Question: Please advise if I should use Fertilica Dong Quai if I have a uterine myoma (small one). I am 25 y.o. now and planning to conceive within several months. I thought Dong Quai is not suggested for myoma…
Answer: Fertilica Dong Quai contains Dong Quai root (Angelica sinensis) which can be a useful herb for most women with myomas, more commonly called uterine fibroids or polyps. However, it may not be the right choice for every woman with uterine fibroids. In order to suggest Dong Quai, an herbalist would first talk with you about your reproductive health history.
Your personal experiences with how the uterine fibroids are affecting your health is important when considering any herbal protocol.
That being said, in an effort to help you learn if Dong Quai is right for you, let me share more information about this female fertility tonic herb and why it may be helpful for uterine fibroids…
Dong Quai is known to indirectly influence the regulation of hormone production by mildly stimulating liver cleansing (the liver metabolizes hormones and helps to remove excess hormones in the body). It in part strengthens the uterus and nourishes the blood to improve red blood cell counts (needed in cases of anemia).
Dong Quai is also known as an anti-inflammatory herb that is analgesic (pain relieving) and antispasmodic. It is traditionally used for fertility health issues caused by blood stagnation, which uterine fibroids are in part a result of. Known to relax and stimulate uterine, vascular, and intestinal smooth muscle, Dong Quai may be useful in relieving pelvic congestion causing pain and discomfort. It does so by increasing circulation (blood flow) to the uterus.
A common rumor going around about Dong Quai is that it increases estrogen levels in the body. Because uterine fibroids are associated with estrogen dominance, it would seem best to avoid anything that may be “estrogenic”, but it isn’t that cut and dried…
Clinical studies are inconclusive and have not yet proven that Dong Quai has estrogenic effects in humans — although it does, like many plants, contain phytoestrogens. Phytoestrogens have a similar, yet much weaker, estrogen-like effect in the body. Phytoestrogens have the ability to bind to estrogen receptor sites, which actually helps to protect the body from much stronger environmental estrogens known as xenoestrogens. Examples of xenoestrogens: pesticides, house paint, food dyes, plastics.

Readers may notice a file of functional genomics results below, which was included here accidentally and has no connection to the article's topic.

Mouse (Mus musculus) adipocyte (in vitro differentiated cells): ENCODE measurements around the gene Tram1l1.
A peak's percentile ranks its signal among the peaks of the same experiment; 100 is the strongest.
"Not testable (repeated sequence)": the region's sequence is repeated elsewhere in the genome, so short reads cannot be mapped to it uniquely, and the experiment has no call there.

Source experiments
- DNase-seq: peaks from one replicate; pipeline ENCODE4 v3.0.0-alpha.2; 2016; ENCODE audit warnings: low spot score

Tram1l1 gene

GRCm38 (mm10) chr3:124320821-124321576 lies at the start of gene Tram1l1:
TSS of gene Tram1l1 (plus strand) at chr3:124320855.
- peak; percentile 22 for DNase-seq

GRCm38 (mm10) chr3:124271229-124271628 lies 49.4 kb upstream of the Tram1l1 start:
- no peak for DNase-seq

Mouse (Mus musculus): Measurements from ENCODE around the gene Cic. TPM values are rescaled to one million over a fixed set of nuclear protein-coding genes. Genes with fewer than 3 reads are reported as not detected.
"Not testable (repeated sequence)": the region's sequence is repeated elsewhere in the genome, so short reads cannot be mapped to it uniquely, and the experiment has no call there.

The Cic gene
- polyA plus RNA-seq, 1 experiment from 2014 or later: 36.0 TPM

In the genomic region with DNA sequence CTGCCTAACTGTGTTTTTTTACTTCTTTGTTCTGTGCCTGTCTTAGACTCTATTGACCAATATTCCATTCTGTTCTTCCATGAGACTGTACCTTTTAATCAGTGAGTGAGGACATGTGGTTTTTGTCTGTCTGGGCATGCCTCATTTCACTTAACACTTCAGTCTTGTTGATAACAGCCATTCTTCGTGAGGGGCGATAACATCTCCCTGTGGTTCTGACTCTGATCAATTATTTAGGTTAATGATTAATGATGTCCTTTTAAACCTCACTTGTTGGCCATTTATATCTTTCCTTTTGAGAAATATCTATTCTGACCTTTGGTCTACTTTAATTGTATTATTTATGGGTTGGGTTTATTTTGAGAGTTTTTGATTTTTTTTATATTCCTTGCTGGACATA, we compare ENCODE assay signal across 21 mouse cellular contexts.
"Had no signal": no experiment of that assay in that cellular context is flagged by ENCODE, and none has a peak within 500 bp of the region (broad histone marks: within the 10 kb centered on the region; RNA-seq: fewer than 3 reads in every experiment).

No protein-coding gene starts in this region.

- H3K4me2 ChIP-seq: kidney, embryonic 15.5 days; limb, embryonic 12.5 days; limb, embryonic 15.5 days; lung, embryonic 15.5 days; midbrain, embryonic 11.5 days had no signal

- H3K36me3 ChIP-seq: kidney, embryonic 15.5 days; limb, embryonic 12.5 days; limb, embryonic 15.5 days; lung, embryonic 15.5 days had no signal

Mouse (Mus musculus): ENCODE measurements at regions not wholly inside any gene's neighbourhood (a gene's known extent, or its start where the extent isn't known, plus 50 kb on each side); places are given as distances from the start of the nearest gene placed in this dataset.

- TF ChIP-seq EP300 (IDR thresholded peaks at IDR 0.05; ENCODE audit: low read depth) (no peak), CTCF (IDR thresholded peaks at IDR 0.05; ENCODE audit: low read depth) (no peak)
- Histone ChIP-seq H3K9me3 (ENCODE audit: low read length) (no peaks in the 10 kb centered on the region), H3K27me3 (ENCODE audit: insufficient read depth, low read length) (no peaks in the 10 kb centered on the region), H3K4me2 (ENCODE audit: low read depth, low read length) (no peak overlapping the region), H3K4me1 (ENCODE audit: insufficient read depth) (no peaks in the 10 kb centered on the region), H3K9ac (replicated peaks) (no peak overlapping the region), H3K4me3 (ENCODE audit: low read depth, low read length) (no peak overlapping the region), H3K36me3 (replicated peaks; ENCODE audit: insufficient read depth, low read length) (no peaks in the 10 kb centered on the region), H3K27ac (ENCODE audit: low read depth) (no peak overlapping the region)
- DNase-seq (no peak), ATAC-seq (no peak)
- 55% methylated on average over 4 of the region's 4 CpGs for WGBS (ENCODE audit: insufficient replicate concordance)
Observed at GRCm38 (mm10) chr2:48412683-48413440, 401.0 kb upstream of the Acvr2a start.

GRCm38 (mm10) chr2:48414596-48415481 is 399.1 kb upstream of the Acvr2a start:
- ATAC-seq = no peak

Most natural healthcare practitioners agree that phytoestrogens impact estrogen-dominant fertility health conditions, like uterine fibroids, in a positive way. This is because phytoestrogens may offer the body protection from xenoestrogens, which contribute to estrogen dominance. As the “gynecological regulator” of herbs, Dong Quai may have the ability to lower high estrogen levels and conversely raise low estrogen levels – meeting the needs of the body versus causing an estrogen imbalance.
While this potent female fertility health herb, regarded as a fertility promoter, can be rather fast-acting and effective for many fertility health issues, we feel various other herbs, nutritional supplements, and natural therapies are worth considering as well. Consider natural therapies that are known to support the body in:
- maintaining a healthy environment within the uterus
- its natural ability to reduce occurrences of occasional growths
- balancing hormones to achieve healthy estrogen levels by eliminating exogenous sources of estrogen (from diet and lifestyle)
- metabolizing excess estrogen
The article The Best Natural Remedies for Uterine Fibroids offers ways support the body in doing all of the aspects mentioned above.
Dong Quai is not to be used during menstruation, in pregnancy or while breastfeeding, and not along with anticoagulant drugs, such as blood thinners, or hormonal medications.
- Gladstar, R. (1993). Materia Medica For Women. In Herbal Healing for Women (pp. 240-241). New York. Simon & Schuster.
- Romm, A. (2010). Plant Profiles. In Botanical medicine for women’s health (pp. 534-535). St. Louis, Missouri: Churchill Livingstone/Elsevier